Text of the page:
In the bit of the church we’re involved with- Catalyst churches- there has been a growing sense of favour towards the arts as the year has worn on. Alan Scott’s messages at the Catalyst festival helped in this regard, and wherever I go in church-ville there seems to be a sense that ‘the arts’ are generally seen as an area that is important. It is true that most people don’t seem to have any idea why, and for some, I fear that it’s a bit of a case of chasing after the next fad, but it certainly opens a door to what we’re doing and gives us an opportunity to start chipping away at the landscape and genuinely changing the church’s approach to the arts and to artists. This is most noticeable in the fact that I’ve started to get speaking requests to talk to churches and groups of churches about this sort of thing. That definitely wasn’t happening at the beginning of the year.
In terms of the world, culturally it’s been a very interesting year regarding Christianity and the arts. If you’ve been following the blog, you’ll know I’ve developed something of a man crush on Scott Derrickson! The fact that a Christian was able to take the helm of the potentially least Christian film in the Marvel Cinematic Universe and do something even slightly interesting with it (Dr Strange was no Brothers Karamazov, but I’d argue that it had some points of genuine and helpful theological reflection amidst the upside down fighting) is important as far as I can see. Switching attention to popular music, Chance the Rapper’s Coloring Book mixtape was utterly baffling, probably in a good way (yeah, yeah, I know, rap’s my thing. But this was one of the most critically acclaimed music releases of the year of any genre). It is almost a straight up gospel rap album, but clearly by someone who is not a Christian, at least in the way many of us would understand that label (best exemplified by the moment 2/3 of the way through when “I’ve been drinking all night, I’ve been drinking all night, hey!’ moves seamlessly into a cover of Chris Tomlin’s ‘How Great is Our God’!!!!) Finally, throw into the mix Scorsese’s ‘Silence’ which hit multiplexes a couple of weeks ago (and which will probably get much more treatment here in the future. All I need to say now is- you must see this film!)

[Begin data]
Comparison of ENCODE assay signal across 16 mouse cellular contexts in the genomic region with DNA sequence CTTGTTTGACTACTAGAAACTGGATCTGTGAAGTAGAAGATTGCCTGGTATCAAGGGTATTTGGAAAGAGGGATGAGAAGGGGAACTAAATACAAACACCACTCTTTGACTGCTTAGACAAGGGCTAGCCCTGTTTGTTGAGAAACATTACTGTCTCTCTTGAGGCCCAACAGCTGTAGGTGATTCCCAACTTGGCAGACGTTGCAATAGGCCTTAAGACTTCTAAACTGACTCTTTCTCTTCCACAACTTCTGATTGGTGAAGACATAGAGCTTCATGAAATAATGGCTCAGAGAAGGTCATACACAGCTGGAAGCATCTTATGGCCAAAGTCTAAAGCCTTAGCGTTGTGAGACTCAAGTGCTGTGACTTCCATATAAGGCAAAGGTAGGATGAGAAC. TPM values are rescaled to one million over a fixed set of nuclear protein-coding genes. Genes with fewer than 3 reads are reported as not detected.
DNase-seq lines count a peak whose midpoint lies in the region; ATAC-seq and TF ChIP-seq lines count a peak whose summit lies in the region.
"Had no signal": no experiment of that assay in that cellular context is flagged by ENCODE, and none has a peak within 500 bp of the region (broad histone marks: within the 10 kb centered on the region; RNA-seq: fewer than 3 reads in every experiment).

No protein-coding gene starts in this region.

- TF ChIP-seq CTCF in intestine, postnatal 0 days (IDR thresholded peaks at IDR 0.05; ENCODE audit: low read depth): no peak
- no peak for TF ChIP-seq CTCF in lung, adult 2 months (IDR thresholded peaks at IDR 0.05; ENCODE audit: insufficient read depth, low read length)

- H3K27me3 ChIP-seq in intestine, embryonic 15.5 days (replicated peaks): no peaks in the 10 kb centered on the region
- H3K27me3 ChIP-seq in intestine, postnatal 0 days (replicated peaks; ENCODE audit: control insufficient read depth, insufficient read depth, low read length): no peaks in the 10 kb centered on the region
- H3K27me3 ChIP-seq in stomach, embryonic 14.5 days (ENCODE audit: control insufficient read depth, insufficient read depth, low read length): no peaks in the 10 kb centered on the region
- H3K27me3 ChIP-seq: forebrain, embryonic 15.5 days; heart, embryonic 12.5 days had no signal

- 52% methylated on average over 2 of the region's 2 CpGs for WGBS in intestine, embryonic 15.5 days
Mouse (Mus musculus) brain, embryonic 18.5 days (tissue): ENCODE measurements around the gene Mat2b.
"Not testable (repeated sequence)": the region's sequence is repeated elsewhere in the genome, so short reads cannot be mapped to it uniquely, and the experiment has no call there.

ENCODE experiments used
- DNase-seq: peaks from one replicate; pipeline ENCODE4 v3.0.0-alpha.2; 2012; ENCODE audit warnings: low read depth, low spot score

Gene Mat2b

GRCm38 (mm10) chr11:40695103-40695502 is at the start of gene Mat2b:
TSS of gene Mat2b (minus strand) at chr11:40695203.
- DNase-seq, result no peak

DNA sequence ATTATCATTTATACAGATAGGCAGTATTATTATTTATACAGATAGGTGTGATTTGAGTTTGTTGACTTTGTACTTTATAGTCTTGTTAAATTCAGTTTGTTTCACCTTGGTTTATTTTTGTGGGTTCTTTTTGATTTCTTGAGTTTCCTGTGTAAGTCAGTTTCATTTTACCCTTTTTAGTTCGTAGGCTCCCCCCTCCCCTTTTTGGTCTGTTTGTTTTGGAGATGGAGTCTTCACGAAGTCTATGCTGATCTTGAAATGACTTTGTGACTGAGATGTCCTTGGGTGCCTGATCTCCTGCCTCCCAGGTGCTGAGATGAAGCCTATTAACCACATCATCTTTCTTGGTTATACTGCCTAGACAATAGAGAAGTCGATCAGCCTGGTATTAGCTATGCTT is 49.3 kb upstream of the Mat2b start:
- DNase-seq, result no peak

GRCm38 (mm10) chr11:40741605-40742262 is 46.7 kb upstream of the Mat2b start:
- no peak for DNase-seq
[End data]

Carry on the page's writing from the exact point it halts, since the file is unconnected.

I know that culture on the whole seems to be drifting in a direction that is deeply disturbing for those who love Jesus and value his views on human flourishing, but there are subtle shifts in the arts world that can be noticed that I take as pretty encouraging.
Being completely honest, there have been a number of ‘is this really worth the hassle?’ moments this year, but I think those will be much fewer and farther between if I remember to keep a long term perspective as God seems to have encouraged me to do, and to look out for the small but encouraging shifts within the church and the wider culture.
I’d love it if a load of you guys will join me patiently applying ourselves to what God has called us to do, showing patience with other Christians who have different callings to us, and not giving up hope for our lemming society. The arts aren’t the most important thing in the whole world and artists aren’t the most important limb of the church body, but I’m increasingly convinced that God has an important role for this particular body part in the good things he has ultimately in store for the human race.
In the words of Paul, ‘God has put the body together, giving greater honour to the parts that lacked it.’ (1 Corinthians 12:24). I think that God is doing just that with artists at the moment, and while I imagine there’ll be some of you reading this who still feel that lack very keenly, let’s dig in for a change.
Who’s with me til 2050?
The apocalyptic folk singer explains his latest refugee-inspired work
We are looking for people to join our exhibits and performances